Dietitian, clinical nutritionist or nutritionist – what’s the difference?

A clinical nutritionist, dietitian and nutritionist walk into an organic cafe, order a green juice, a decaf almond latte and some smashed avo and all get along. If you’re not in the know, it probably sounds like three of the same person walked in together but these people all have very different jobs! 

If you’re looking for help with your diet or seeking advice on how to manage an illness naturally, it can be very confusing to know what qualifications someone has and who to go to for accurate advice.

What is a dietitian?

Dieticians are seen as the queens of dietary recommendations in Australia due to their ability to work within hospitals (and the community) and advise on public policy. A dietitian has done 4 years of university (generally a Bachelor or Masters of Nutrition and Dietetics) and can assess your nutritional needs, provide nutritional support and develop nutritional policies. Dietitians are also clinical nutritionists and nutritionists but a clinical nutritionist or nutritionist isn’t always a dietitian, just to keep things confusing! They are also registered with Dietitians Australia and will sometimes include APD (Accredited Practising Dietitian) after their name.  

A dietitian can prescribe supplements and recommend dietary modifications for a number of medical conditions, including:

  • Diabetes
  • Heart disease
  • Weight loss
  • IBS
  • Food allergies and intolerances.

As dietitians are trained to work in hospitals, they follow a ‘western model’ of medical treatment in a similar way to doctors. The Australian Dietary Guidelines (ADGs) are supported by Dietitians Australia and therefore, registered dietitians will generally follow the AGDs.

What is a clinical nutritionist or accredited nutritionist?

Clinical nutritionists or accredited nutritionists are also university qualified, they may have done a Bachelor of Health Science (Nutritional and Dietetic Medicine) or the first 3 years of a Bachelor of Nutrition and Dietetics. They are also highly qualified in providing dietary advice and prescribing supplements for a number of medical conditions but are not qualified to work in a hospital. These include:

  • Autoimmune diseases
  • Mental health conditions such as anxiety and depression
  • Hormonal issues such as period pain, PCOS or endometriosis
  • Sports nutrition
  • General wellbeing

Clinical nutritionists can also request functional testing such as DUTCH Hormone testing, OATs testing or gut microbiome mapping to provide further insight into the biochemical pathways of the body and the root cause of any health issues. 

Depending on the training of the clinical nutritionist, they may be trained in holistic medicine and can look at how all the systems of the body are working together. 

Clinical nutritionist are registered with various organisations including Nutrition Society of Australia, Australian Natural Therapies Association (ANTA), Complementary Medicine Practitioners Association Council (CMPAC), Australian National Register of Accredited Natural Therapists (ANRANT) and the International Institute of Complementary Therapists (IICT).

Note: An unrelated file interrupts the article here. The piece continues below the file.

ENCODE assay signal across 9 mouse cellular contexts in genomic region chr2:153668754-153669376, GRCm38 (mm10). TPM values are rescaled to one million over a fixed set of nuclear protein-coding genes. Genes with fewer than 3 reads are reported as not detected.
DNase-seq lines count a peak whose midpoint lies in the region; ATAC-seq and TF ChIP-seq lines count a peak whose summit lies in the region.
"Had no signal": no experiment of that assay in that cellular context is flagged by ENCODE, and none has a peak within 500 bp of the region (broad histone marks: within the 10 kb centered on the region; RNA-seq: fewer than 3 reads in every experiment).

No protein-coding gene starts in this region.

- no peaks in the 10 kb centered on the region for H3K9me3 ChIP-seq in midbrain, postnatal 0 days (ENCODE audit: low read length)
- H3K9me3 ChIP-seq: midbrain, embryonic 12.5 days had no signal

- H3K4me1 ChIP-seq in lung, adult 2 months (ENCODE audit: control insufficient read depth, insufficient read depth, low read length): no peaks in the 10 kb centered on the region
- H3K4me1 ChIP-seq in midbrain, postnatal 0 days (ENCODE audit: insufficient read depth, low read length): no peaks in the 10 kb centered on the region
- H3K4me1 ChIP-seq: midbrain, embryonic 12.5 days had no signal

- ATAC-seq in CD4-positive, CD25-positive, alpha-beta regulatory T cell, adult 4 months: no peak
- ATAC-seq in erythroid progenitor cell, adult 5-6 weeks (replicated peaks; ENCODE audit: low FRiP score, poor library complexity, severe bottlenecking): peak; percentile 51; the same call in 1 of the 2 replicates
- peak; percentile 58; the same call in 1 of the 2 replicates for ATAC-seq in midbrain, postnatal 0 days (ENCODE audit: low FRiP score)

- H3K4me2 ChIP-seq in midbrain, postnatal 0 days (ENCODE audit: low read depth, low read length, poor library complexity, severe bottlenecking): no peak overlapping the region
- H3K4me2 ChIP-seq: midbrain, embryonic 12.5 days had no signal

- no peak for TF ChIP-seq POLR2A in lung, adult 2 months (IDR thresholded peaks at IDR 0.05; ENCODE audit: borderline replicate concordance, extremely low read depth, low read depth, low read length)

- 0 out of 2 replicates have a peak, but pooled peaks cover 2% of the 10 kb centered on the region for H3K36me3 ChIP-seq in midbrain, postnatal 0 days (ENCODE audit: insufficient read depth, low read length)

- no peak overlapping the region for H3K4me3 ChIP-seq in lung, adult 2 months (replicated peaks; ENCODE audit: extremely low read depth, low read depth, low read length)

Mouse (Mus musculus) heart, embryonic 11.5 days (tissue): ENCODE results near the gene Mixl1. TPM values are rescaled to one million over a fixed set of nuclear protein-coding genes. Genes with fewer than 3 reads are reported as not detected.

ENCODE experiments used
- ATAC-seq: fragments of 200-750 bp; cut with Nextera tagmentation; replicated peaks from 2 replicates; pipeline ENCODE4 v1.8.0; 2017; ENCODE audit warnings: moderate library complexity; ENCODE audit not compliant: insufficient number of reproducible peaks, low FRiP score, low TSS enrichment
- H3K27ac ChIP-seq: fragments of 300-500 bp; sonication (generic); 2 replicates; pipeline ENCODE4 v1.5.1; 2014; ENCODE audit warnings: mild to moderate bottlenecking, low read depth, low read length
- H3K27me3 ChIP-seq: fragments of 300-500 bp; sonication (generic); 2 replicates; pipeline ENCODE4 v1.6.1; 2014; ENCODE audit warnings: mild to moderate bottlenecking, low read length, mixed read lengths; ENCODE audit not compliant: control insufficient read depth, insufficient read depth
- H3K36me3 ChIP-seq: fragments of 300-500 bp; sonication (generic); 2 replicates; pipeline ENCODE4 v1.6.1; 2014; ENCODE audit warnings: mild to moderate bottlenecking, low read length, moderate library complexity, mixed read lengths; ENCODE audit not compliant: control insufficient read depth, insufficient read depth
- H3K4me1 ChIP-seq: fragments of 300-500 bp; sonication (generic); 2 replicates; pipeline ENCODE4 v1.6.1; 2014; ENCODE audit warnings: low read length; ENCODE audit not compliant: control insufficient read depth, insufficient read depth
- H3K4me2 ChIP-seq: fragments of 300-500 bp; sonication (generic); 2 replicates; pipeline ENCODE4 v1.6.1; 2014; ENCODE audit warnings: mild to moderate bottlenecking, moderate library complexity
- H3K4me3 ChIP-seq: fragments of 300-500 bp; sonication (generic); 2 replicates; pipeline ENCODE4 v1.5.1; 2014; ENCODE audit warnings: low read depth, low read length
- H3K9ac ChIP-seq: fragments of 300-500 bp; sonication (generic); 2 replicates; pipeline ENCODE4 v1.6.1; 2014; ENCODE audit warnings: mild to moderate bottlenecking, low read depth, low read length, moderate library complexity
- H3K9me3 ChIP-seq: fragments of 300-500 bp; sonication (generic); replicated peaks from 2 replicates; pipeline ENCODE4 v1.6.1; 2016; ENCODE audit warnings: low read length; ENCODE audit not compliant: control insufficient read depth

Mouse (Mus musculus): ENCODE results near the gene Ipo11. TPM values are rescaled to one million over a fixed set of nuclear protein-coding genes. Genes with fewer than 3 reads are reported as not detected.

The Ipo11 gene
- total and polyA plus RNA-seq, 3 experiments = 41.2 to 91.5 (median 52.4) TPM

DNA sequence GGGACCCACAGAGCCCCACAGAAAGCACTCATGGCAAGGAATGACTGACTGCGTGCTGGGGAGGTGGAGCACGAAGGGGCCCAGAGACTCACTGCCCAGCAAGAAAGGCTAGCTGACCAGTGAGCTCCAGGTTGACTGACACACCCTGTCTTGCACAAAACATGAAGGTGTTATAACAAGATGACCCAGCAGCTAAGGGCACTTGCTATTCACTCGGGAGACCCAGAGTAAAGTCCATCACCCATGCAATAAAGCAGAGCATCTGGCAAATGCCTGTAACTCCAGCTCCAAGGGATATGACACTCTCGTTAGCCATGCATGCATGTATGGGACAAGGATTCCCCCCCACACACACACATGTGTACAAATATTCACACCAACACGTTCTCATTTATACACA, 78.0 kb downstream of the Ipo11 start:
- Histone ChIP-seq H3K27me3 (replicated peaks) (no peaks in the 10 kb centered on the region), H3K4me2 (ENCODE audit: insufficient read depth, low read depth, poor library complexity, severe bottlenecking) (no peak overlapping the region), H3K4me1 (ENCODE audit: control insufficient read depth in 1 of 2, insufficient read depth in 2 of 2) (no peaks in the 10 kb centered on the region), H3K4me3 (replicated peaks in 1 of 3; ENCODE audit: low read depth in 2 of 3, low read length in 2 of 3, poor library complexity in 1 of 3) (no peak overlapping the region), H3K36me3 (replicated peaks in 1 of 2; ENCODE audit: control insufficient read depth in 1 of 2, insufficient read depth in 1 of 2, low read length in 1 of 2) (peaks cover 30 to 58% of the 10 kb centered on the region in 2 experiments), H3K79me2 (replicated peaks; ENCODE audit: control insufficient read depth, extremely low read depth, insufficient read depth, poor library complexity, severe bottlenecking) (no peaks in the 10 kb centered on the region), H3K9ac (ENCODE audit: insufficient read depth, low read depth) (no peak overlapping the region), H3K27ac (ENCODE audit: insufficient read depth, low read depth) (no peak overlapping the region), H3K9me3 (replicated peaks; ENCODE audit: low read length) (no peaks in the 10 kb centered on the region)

And what is a nutritionist?

Anyone can call themselves a nutritionist… this means there is a large variation in quality and qualifications of nutritionists out there. A certificate IV in nutrition can be done in 6-12 months through TAFE or other registered training organisation, or they may have a different qualification such as a Certification of Nutrition or no qualification at all so it’s really important if you’re working with a nutritionist to ask about their qualifications. They may also call themselves a nutrition coach or a nutrition consultant.

The subjects in a certificate IV in nutrition include:

  • Concepts of health and wellbeing
  • Physical health status
  • Recognising healthy body systems
  • Nutritional supplements and ergogenic aids
  • Meeting a client’s dietary needs
  • Principles of psychology and behaviour management
  • Designing a nutritional plan
  • Establishing positive digestive health

A nutritionist cannot prescribe supplements or a diet for particular medical conditions, nor can they work in a hospital. They provide general dietary advice.

So… who do I see?

It depends on your needs and what you’re looking for! If you want someone who can look at your health holistically or need advice with a specific medical condition, then a clinical nutritionist is up your alley. But, if you’re in hospital and need nutritional support, then a dietitian is your go to. And if you just want some general advice, see a nutritionist.

The difference in qualifications

Bachelor of Nutrition and Dietetics – Flinders UniversityBachelor of Health Science (Nutritional and Dietetic Medicine) – Endeavour College of Natural HealthCertificate IV in Nutrition – VAST
BiologyI and II
Physiology I, II and III
General Chemistry I and III
Human chemistry
Indigenous Health
Basic principles of human nutrition
Food systems and supply
Interpersonal communicationELECTIVE
Biochemistry
Food preparation
Perspectives on Food Consumption
Human biochemistry
Nutrition across the lifespan
Sports Nutrition ELECTIVE
Nutrition and disease
Nutrients Role and Function✓ 
Nutrition Care Process
Communication and nutritional counselling skills
PathophysiologyI, II and III
Food service management
Public health
Research I, II and IIII and II
Medicinal food science
Pharmacology
Nutritional biochemistry
Clinical nutritional medicine
Weight management
Clinical Placement170 hours in a hospital
110 hours in the community
80 hours in food service (total 360 hours)
380 hours in the community

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